CNN — Two mariners believed to be U.S. citizens have been taken from their U.S.-flagged ship following a pirate attack in the West African Gulf of Guinea, a U.S. official confirmed Thursday.
The attack on the oil platform supply vessel C-Retriever happened Wednesday off the coast of Brass, Nigeria. Two crew members -- the captain and chief engineer -- were taken off the ship, the U.S. official said.
Further details on Wednesday's attack, including the well-being of the two crew members or the condition of their ship, were not immediately available.
The C-Retriever is owned by Edison Chouest Offshore, which is based in Louisiana.
The oil-rich gulf has increasingly drawn international attention as a piracy hotspot, with 40 pirate attacks reported in the first nine months of 2013, the International Maritime Bureau reported.
It also has been the site of the only ship crew kidnappings worldwide this year, with 132 crew members taken hostage.
Seven ships have been hijacked, the organization said.
Piracy in the Gulf of Guinea accounted for 30% of the 1,434 reported piracy attacks in African waters between 2003 and 2011 and the pace of attacks has risen since then, London-based think tank Chatham House reported in March.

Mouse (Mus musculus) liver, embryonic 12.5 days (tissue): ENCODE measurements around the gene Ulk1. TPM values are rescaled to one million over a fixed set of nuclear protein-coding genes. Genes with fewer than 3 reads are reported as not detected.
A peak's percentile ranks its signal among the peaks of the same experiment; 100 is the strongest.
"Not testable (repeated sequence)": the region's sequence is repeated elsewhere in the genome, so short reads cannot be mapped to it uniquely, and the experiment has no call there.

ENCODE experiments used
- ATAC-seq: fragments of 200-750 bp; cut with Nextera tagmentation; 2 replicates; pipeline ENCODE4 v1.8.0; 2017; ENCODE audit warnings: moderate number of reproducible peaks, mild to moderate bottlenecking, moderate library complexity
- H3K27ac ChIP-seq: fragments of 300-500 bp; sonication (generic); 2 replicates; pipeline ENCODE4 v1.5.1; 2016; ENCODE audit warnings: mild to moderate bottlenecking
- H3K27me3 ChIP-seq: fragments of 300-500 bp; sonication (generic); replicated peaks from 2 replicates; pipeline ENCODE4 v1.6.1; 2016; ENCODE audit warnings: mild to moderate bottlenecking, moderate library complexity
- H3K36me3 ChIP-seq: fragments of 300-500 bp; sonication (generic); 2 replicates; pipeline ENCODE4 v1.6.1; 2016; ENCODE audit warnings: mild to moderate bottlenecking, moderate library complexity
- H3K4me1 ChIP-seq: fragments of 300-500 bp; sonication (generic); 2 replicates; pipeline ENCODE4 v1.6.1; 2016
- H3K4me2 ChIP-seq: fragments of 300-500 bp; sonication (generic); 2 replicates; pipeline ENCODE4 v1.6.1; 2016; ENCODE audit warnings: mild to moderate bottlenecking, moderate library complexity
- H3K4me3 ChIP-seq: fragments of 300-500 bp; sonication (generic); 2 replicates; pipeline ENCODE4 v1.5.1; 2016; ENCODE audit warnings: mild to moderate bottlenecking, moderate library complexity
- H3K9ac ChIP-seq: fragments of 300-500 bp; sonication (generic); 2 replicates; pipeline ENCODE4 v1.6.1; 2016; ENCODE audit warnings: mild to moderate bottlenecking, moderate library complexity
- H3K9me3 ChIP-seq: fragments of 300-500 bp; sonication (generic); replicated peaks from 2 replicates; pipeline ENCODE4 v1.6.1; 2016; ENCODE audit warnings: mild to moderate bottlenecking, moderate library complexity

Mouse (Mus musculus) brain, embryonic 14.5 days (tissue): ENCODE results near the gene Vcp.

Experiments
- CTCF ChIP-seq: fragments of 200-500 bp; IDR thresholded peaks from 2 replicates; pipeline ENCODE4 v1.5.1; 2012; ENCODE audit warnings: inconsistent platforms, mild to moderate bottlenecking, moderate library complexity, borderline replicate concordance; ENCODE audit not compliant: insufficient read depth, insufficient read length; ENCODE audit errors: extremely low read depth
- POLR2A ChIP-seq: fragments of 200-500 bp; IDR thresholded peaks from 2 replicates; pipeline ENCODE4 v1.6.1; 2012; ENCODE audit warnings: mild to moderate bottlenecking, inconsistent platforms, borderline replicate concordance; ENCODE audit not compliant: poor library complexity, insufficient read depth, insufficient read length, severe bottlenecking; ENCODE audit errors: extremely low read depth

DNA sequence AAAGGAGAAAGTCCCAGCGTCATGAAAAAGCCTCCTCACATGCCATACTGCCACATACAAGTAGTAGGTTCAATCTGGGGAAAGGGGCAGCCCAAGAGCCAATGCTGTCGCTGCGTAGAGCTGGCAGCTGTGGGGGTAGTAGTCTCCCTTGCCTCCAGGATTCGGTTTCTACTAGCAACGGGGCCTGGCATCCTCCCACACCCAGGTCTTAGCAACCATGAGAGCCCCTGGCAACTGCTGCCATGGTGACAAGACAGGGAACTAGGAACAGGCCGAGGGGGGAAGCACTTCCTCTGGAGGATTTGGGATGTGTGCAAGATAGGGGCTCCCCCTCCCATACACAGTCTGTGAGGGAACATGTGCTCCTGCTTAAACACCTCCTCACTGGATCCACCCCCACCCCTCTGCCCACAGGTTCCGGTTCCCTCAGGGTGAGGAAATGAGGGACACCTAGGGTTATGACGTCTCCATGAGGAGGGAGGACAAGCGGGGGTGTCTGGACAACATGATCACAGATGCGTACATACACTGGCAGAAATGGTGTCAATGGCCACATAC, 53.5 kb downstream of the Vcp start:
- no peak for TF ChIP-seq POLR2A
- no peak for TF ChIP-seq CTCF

Chatham House reported 62 pirate attacks in the gulf in 2012, up from 39 in 2010.
The increase is in part due, the think tank said, to aggressive anti-piracy efforts by Western navies off the coast of Somalia, on the east side of the continent.
U.S. Marines are currently in the region aboard a Dutch ship off West Africa. Military forces from the United States, United Kingdom, Spain, the Netherlands and five African nations recently held exercises in the region designed to strengthen maritime security, according to the U.S. Navy.
The gulf produces some 5.4 million barrels of oil a day, according to Chatham House. Some 30% of U.S. oil imports flow through the region, according to International Crisis Group.